Mexican teachers expand strike

Todd Chretien reports on new efforts by teachers in Mexico to step up their struggle.

Riot police prepare to tear down barricades and evict teachers from Mexico City's zócalo (Jesús Villaseca Pérez)Riot police prepare to tear down barricades and evict teachers from Mexico City's zócalo (Jesús Villaseca Pérez)

AFTER MORE than a month on strike, tens of thousands of Mexican teachers were joined by university students and other unions in calling for a national work stoppage, un paro nacional, for September 19 and 20. The strike's expansion comes in response to a federal police assault on the teachers' encampment in the national plaza, el zócalo, in the center of Mexico City on September 14, which expelled the protesters.

The striking teachers are part of the National Coordination of Education Workers (CNTE), a militant caucus within the National Union of Education Workers (SNTE). The SNTE leadership traditionally supported the Party of Institutional Revolution (PRI)--which ruled Mexico as a one-party state for more than 70 years until 2000--in exchange for the PRI looking the other way as the union's leading bureaucrats enriched themselves.

Last February, Mexican President Enrique Peña Nieto, elected in July 2012, imprisoned SNTE President Elba Esther Gordillo on corruption charges. Though undoubtedly guilty, Gordillo's downfall sprang from her refusal to comply with Peña Nieto's plans to implement a No Child Left Behind-type law in Mexico. The reforms amended the Constitution in order to impose mandatory high-stakes standardized testing and open the way to a wholesale attack on tenure for public school teachers.

Duly cowed, the current SNTE leadership and the supposedly left-wing Party of the Democratic Revolution (PRD), a leading opposition party in the National Assembly, have been brought in line behind Peña Nieto's attack on education.

Teachers affiliated with the CNTE are a minority in some SNTE regions, but have control of statewide regions such as Oaxaca. They have refused to submit to the new reforms without a fight.

It's difficult to tell how effective the strike is on a national level given the SNTE official leadership's opposition, but the CNTE has mobilized hundreds of thousands of teachers, students and supporters in marches in Mexico City, the strike has spread from Veracruz on the east coast to Guadalajara on the west.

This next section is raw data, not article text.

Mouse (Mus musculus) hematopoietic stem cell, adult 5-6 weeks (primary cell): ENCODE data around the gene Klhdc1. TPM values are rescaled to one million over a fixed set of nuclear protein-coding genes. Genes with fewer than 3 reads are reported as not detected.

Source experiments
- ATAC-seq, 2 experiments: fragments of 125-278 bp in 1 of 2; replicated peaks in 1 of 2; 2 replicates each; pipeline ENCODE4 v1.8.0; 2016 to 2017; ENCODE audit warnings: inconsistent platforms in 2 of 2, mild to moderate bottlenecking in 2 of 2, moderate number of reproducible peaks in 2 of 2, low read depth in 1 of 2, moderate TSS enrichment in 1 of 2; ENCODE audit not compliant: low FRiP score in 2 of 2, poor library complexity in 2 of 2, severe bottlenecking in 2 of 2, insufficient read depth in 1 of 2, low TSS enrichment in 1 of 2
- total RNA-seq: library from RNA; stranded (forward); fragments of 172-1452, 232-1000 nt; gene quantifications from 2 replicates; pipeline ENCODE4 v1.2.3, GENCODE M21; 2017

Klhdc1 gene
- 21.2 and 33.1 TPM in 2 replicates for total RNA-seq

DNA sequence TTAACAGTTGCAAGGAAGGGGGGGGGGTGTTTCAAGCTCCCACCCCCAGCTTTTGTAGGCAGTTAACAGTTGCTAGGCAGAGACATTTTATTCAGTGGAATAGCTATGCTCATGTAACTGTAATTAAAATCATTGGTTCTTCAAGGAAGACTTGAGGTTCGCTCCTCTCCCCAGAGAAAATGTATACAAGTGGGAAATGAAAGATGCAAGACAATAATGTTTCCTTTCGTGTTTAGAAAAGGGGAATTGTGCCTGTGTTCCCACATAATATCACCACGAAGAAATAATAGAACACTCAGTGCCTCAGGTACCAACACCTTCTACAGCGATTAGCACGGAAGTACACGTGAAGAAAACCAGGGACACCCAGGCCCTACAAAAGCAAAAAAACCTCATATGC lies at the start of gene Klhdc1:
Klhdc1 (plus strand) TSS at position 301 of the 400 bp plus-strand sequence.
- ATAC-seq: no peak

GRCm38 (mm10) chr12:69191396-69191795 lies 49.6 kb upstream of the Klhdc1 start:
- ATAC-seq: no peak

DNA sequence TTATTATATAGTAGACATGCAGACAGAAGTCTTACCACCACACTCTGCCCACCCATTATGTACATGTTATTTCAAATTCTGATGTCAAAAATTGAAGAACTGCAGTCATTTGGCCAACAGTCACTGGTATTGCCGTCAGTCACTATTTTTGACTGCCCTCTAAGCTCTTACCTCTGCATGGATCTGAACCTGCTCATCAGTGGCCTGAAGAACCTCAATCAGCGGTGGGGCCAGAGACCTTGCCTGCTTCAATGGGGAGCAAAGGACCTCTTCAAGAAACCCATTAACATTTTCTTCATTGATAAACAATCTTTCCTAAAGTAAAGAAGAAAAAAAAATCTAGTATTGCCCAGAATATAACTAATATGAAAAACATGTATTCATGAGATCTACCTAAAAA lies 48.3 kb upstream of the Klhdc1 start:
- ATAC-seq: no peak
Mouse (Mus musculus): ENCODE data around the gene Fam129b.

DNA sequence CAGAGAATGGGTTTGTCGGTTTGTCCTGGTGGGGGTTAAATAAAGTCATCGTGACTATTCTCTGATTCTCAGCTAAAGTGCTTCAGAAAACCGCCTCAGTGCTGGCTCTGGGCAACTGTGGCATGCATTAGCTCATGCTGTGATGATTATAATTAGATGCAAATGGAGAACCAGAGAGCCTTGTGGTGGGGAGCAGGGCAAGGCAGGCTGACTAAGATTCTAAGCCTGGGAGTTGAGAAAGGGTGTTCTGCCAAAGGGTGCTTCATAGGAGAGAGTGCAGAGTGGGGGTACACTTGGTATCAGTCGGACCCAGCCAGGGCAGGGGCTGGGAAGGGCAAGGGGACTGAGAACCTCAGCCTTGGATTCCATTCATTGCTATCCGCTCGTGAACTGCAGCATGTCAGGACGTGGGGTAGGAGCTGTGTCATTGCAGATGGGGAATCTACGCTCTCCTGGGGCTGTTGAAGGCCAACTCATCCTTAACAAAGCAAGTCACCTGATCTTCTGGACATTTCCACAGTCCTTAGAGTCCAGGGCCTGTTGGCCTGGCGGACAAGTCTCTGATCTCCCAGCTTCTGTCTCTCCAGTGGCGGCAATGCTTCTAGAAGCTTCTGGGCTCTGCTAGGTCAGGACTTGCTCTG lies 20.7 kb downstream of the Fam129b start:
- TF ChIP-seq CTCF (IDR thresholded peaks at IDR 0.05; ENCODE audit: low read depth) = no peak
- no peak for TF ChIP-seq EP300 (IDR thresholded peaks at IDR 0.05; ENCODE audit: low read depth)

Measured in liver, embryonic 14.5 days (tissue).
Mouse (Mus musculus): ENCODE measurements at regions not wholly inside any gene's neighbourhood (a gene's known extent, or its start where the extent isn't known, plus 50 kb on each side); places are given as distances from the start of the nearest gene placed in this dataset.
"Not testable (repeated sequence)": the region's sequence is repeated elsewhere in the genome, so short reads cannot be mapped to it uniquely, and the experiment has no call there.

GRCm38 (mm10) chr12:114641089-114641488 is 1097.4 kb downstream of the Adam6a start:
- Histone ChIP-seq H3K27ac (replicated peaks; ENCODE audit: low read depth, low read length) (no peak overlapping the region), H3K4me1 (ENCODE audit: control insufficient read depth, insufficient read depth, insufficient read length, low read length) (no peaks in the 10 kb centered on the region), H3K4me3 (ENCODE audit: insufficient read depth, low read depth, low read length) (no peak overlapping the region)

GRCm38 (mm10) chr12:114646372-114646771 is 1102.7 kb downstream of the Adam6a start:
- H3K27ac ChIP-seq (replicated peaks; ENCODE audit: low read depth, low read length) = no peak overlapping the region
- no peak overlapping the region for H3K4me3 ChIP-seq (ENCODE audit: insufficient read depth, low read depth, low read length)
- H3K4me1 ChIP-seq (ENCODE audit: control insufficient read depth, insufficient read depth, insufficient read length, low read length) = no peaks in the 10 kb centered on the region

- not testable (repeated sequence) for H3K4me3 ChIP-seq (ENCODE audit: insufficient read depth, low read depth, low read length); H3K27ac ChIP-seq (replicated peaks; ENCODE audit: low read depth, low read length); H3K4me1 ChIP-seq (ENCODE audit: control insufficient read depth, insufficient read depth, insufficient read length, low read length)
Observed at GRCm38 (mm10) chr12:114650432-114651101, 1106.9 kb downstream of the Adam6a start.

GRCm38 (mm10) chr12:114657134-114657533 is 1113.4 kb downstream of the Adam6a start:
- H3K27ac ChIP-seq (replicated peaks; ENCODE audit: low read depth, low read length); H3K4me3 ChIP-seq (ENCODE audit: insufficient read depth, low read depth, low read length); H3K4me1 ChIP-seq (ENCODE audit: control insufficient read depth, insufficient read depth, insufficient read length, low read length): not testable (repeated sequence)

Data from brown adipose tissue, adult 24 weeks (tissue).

On September 14, the CNTE organized the Second Popular Teachers Summit, which brought together more than 100 unions, community and student groups and political organizations to build support for the strike and organize unity with the ongoing campaign to stop Enrique Peña's campaign to privatize PEMEX, the state-owned oil company. Rather than attempt to immediately retake the zócalo, the CNTE called on the Summit to organize the two-day national strike this week.

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WHILE THE teachers remain strong, strains may be starting to show. On Wednesday, September 18, La Jornada, Mexico's leading left-leaning daily, reported that CNTE General Secretary Rubén Núñez Ginés, a leader in the Oaxacan Section 22 of the national union, was heckled off the stage at a demonstration in Tlatelolco, the location of the 1968 student massacre, to chants of "Urgente, urgente, cambiar al dirigente!" ("It's urgent, it's urgent, change the leadership!")

After Núñez left the stage, several columns of teachers and university students numbering in the hundreds attempted to march toward the zócalo before being stopped by police columns.

The September 19 and 20 strike will be followed by a Third Popular Teachers Summit on September 21 to assess the success of the mobilizations and debate next steps.

The scope of this strike and mobilization will be an important indicator of the teachers' strength as they enter the second month of their strike. Since the National Assembly has already passed the reforms, the teachers are fighting a difficult battle to get them reversed. The government's strategy clearly aims to starve the teachers back to work in the poorer southern states, while vilifying them in Mexico City as responsible for repeated disruptions.

Over the last 20 years, this strategy has proved successful--dozens of unions have been smashed, with their members' jobs liquidated in massive privatization schemes. Recently, some 40,000 workers in the Mexican Electrical Workers Union (SME) lost a fight to save the public electrical utility in Mexico City. The SME continues to fight, but the government feels confident it can now bring the teachers to heel.

The coming week will prove critical in determining if the teachers can throw a wrench into Peña Nieto's plans.